Buckhorn plantain leaves have parallel leaf veins that form very deep, prominent ridges.

 Dense population of buckhorn plantain.

 Cone-shaped seedhead with small white flowers.


 Dense groups of seedhead can often appear in lawns that are infrequently mowed. These seedheads can make lawns look very 'weedy', even from a distance.

 Multiple clumps of bright green buckhorn plantain leaves in a droughty cool-season lawn.

Though the plants are related, the leaves of broadleaf plantain (left) are much more broad with leaf margins that originate from the leaf stem (petiole). Buckhorn plantain leaves (right) are more narrow with seemingly parallel leaf venation.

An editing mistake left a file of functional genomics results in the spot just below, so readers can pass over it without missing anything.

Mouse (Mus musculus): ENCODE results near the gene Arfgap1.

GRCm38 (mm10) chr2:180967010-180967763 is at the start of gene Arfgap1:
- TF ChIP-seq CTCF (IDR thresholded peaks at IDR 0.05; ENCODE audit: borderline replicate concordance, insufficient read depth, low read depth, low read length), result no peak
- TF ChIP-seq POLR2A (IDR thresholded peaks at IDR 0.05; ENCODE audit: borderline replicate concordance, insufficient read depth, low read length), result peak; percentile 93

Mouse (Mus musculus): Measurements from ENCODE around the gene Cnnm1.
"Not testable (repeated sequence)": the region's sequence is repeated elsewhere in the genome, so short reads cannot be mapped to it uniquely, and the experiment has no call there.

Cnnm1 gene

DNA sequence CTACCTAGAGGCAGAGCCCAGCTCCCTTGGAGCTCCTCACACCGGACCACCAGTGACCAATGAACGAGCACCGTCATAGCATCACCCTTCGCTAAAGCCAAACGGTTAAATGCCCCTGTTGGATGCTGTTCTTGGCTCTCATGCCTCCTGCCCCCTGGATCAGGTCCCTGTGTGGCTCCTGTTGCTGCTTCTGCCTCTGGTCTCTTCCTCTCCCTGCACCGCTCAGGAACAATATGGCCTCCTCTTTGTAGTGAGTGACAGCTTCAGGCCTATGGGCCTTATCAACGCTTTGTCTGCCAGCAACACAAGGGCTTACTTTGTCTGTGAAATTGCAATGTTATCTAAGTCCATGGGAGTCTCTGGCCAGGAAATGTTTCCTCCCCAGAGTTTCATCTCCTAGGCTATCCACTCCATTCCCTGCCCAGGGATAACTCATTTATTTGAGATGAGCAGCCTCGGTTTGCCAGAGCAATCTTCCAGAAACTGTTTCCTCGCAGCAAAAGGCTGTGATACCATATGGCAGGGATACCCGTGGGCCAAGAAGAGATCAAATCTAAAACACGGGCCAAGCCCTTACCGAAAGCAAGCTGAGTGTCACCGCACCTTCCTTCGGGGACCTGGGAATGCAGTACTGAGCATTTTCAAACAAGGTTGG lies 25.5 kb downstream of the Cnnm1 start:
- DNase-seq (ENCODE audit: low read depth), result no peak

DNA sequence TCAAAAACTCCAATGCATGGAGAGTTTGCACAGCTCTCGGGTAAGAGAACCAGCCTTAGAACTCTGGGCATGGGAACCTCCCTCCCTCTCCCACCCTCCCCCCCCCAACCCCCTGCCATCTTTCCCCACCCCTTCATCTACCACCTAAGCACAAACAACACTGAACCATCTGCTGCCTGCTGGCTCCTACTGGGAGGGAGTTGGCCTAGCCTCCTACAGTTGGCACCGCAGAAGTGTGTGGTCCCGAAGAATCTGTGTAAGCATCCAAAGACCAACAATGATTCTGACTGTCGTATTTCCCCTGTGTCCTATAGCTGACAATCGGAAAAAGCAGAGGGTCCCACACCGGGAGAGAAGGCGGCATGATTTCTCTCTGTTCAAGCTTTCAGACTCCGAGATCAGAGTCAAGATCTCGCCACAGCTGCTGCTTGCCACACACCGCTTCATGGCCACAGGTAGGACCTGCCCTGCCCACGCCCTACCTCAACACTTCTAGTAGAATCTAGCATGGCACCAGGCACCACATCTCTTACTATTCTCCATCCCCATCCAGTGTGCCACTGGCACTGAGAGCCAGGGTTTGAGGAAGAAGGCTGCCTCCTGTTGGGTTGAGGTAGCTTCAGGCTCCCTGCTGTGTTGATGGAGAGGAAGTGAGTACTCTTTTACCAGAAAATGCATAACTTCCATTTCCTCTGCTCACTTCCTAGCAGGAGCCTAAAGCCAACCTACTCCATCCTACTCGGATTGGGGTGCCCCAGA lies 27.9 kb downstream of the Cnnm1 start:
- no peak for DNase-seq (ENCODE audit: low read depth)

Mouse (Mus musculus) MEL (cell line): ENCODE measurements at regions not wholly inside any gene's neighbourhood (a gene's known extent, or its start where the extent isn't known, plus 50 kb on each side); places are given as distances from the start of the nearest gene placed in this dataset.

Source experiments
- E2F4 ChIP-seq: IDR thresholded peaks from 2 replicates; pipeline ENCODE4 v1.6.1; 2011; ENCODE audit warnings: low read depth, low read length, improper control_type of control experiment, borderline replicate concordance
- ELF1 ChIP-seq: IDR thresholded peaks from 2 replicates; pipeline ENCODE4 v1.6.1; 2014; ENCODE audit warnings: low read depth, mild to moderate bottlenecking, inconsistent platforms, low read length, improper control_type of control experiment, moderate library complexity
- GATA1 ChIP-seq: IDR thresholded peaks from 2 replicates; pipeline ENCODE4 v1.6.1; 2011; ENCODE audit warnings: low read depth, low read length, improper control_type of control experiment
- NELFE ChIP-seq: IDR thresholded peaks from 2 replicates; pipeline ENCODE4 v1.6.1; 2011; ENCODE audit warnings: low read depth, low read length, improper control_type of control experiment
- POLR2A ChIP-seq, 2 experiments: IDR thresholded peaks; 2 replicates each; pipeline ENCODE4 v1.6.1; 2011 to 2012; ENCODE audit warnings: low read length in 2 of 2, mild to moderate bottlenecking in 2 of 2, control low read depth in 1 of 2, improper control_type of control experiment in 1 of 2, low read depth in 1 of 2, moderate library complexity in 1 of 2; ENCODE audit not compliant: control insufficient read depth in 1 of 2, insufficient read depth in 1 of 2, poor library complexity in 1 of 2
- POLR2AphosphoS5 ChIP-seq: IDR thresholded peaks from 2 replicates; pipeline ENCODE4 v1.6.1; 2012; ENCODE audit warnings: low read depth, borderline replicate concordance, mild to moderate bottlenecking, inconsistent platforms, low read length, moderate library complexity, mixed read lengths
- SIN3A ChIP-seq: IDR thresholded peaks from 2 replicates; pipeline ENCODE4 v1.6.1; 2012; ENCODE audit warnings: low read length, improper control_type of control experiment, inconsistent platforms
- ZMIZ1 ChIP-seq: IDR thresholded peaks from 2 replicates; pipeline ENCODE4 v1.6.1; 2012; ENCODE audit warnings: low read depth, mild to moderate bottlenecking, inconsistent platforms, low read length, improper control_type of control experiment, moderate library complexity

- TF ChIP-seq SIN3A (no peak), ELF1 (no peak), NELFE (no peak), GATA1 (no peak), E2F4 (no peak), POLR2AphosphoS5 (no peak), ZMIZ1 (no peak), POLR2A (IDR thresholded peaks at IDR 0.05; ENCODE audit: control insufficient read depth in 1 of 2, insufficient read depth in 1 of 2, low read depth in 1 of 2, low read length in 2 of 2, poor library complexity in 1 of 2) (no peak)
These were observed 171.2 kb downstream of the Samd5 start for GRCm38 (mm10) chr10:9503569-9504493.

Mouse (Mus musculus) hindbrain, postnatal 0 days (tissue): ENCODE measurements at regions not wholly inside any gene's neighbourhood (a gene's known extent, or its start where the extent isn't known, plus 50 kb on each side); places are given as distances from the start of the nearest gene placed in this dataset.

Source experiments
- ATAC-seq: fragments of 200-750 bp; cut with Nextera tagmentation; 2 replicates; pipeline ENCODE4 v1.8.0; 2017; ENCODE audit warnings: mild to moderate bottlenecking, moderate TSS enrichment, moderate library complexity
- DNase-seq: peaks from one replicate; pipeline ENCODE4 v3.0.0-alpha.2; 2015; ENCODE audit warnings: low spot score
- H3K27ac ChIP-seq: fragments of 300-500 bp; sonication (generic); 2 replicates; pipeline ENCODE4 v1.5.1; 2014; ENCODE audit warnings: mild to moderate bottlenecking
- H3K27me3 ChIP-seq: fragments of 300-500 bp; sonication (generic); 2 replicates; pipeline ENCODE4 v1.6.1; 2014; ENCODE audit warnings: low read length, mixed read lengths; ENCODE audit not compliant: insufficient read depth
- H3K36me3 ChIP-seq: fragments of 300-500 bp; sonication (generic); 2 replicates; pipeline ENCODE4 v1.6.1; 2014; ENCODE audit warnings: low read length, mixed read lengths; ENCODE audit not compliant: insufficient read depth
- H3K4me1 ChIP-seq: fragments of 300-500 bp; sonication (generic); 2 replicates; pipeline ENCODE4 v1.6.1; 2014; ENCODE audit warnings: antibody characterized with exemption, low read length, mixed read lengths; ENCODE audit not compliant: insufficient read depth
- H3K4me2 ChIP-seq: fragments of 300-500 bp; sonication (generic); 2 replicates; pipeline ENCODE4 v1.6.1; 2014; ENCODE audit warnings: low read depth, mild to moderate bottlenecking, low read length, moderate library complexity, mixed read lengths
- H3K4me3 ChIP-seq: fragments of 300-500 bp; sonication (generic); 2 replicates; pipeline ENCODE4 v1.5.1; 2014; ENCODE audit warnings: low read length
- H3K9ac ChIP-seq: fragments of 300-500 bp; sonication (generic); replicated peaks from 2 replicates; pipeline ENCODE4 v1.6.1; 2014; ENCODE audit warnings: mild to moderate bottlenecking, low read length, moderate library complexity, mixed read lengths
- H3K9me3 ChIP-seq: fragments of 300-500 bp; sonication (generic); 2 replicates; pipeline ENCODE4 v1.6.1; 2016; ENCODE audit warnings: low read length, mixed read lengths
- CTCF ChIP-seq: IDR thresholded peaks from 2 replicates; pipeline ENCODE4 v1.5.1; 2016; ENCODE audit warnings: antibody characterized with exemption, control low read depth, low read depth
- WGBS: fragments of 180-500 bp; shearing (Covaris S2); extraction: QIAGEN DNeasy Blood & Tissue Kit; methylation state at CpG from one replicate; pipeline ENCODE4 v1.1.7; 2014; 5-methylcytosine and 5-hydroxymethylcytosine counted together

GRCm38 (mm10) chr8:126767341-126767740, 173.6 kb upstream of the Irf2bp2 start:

Cultural control: None known specifically for buckhorn plantain. Since its primary method of dispersal is through seed, control or removal of the plant prior to seed production is crucial for deterring the spread of the weed. However, mowing practices alone to remove the seed stalks prior to germination will not provide adequate management since the vegetative portion of the plant can tolerate very low mowing heights. Additionally, since multiple plant clusters can originate from the same crown, it is possible to hand-weed buckhorn plantain; however, it is crucial to remove the crown to prevent regrowth.

Biological control: None known specifically for buckhorn plantain.